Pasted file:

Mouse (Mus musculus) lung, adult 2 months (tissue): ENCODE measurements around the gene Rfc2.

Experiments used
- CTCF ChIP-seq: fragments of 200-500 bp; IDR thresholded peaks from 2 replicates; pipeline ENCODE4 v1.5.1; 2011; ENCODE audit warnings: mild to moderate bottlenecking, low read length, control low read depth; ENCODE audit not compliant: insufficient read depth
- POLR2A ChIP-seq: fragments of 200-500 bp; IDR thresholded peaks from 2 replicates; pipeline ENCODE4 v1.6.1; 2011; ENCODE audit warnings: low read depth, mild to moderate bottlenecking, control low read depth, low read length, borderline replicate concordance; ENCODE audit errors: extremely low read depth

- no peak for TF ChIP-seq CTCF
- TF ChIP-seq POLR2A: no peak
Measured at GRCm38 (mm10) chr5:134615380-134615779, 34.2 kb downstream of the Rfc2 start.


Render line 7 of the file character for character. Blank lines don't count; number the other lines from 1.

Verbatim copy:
Measured at GRCm38 (mm10) chr5:134615380-134615779, 34.2 kb downstream of the Rfc2 start.